Time Pressure Can Squeeze the Truth

A new study shows that quick responses to questions tend to be less honest than more deliberate ones.

ILLUSTRATION: TOMASZ WALENTA

The idea that we have two minds, an authentic inner core and a false outer layer, is as ancient as Plato and as current as the new hit movie “Joker. ” If our real identities are packed away, hidden even from ourselves, we seldom reveal what we really think and instead cultivate appearances—or so many psychologists believe. According to this view, the best way to get people to tell the truth is by eliciting lightning-quick responses, before they can reflect and dissemble.

But this may not be so, says a study published last month in the journal Psychological Science. It found that people are more likely to lie about themselves when under time pressure. “Asking people to respond quickly just makes them give you the answer you want to hear,” said John Protzko, the study’s first author and a postdoctoral scholar at the University of California, Santa Barbara.

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This finding, now replicated five times (twice by Dr. Protzko’s team, three times by independent labs), could undermine one of the bedrock assumptions of pop psychology: that speedy responses, like those described in Malcolm Gladwell’s 2005 book “Blink,” can provide access to our hidden brains.

To test that notion, Dr. Protzko’s team randomly assigned 1,500 representative Americans to one of two groups. The “fast group” had to answer each of 10 questions within an 11-second time limit. The “slow group” got more time to reflect, as they had to wait at least 11 seconds before responding.

Both groups were given the same survey, a standardized test called the Social Desirability Scale, which measures the degree to which people describe themselves in socially acceptable terms. The scale includes personal statements such as “There have been times when I was quite jealous of the good fortune of others” and “I have never intensely disliked anyone.” By comparing an individual’s responses to these statements with the statistical average, researchers can capture how likely it is that they are fudging the truth to enhance their reputation.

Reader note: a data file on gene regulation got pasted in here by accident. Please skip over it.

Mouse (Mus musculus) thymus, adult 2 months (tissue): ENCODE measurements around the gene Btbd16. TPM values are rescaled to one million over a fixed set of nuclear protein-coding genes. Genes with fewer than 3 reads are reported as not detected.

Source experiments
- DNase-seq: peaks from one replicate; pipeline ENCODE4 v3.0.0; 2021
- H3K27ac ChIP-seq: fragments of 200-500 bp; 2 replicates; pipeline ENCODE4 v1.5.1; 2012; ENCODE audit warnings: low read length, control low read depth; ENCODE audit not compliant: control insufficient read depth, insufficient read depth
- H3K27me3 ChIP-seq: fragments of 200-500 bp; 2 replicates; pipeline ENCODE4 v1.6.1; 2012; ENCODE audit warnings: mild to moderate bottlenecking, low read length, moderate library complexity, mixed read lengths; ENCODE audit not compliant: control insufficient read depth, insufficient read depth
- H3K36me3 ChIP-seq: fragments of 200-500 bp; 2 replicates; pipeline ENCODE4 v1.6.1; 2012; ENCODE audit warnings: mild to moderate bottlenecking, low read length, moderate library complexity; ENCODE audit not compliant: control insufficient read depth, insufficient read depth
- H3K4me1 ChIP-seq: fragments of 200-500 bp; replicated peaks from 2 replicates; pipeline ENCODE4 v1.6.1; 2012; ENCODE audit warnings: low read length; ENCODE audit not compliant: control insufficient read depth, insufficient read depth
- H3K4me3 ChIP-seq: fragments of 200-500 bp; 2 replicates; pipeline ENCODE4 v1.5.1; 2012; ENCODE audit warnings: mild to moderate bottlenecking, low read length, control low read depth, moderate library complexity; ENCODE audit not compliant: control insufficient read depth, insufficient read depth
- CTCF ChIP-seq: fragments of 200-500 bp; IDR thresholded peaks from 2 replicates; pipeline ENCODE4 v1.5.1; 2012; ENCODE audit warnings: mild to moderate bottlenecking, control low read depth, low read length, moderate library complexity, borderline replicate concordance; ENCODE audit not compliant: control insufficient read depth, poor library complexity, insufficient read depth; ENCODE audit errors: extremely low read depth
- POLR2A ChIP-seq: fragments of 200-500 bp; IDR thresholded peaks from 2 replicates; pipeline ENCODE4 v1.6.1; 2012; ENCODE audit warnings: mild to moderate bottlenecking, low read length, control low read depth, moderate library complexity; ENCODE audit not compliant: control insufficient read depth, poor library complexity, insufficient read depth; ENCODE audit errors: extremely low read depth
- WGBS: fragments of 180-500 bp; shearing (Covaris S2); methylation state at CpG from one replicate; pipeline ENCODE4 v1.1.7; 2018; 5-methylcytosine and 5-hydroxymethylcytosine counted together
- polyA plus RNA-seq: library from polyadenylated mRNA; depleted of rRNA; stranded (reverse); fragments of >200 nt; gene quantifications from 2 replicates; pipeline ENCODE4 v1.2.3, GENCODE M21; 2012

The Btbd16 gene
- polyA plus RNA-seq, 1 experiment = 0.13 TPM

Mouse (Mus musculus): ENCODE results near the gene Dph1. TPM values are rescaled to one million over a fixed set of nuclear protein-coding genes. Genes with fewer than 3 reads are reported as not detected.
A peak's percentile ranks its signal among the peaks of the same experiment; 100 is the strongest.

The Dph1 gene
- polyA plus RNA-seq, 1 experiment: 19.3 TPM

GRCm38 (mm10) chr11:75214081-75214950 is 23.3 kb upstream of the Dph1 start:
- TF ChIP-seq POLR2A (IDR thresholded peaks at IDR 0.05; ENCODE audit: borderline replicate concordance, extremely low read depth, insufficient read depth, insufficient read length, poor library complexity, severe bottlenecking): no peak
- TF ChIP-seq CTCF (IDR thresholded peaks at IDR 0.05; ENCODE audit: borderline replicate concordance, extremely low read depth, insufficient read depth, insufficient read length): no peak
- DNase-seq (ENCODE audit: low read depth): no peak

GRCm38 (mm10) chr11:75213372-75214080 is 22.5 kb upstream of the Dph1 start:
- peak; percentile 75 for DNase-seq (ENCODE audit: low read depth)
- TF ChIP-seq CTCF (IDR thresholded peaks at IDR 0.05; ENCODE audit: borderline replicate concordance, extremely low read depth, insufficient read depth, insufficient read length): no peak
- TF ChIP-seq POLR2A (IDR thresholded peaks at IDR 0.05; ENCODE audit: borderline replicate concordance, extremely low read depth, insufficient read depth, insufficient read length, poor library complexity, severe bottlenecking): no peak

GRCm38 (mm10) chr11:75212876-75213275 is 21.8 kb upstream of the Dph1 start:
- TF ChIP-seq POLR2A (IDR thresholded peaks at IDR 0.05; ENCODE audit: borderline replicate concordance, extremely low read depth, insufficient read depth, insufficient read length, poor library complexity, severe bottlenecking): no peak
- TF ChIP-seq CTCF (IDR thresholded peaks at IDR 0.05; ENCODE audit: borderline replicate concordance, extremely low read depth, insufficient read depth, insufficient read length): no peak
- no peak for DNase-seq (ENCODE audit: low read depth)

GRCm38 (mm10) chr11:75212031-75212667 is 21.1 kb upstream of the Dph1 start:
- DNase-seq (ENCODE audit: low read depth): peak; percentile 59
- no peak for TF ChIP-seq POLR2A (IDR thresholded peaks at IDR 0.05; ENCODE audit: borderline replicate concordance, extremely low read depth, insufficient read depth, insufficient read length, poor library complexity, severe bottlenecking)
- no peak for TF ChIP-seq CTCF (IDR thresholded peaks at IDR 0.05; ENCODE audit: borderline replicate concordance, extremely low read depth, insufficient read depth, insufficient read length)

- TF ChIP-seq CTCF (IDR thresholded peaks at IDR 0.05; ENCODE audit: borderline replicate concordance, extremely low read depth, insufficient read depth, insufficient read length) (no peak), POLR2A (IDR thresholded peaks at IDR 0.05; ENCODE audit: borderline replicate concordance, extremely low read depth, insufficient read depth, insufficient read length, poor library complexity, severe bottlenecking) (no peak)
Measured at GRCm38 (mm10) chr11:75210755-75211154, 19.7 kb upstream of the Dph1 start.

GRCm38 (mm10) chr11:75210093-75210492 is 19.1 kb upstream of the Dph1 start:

Responses to these categorical statements were revealing. We expect people to show their hidden cards when buttonholed for a quick reaction. But the study found that we are about 30% more likely to lie about ourselves when rushed to respond. This result makes sense: In human societies, tit-for-tat-type exchanges grease the wheels of interpersonal interaction. Enhancing our reputations by presenting ourselves in the best possible light is the natural, quick and easy thing to do.

By contrast, defying social norms by admitting our faults takes not only more deliberation but also a more relaxed context—one often lacking in psychological research. People are more motivated to tell the unvarnished truth in non-judgmental environments than in the typical cinder-block, fluorescent-lit psychology lab, with a stopwatch ticking. If experimental psychology hopes to capture our true, unamplified selves, it may have to reproduce environments and time-frames that allow us to let our guard down.

As Dr. Protzko observed, many studies “assume that putting people under time pressure gives you access to a hidden part of the mind. But we’re finding that they’re just lying. They’re giving you the answer that makes them look best.” He adds, “When you make people answer quickly, everyone lies.”

The moral of the study? If you want the truth, you have to be willing to wait for it.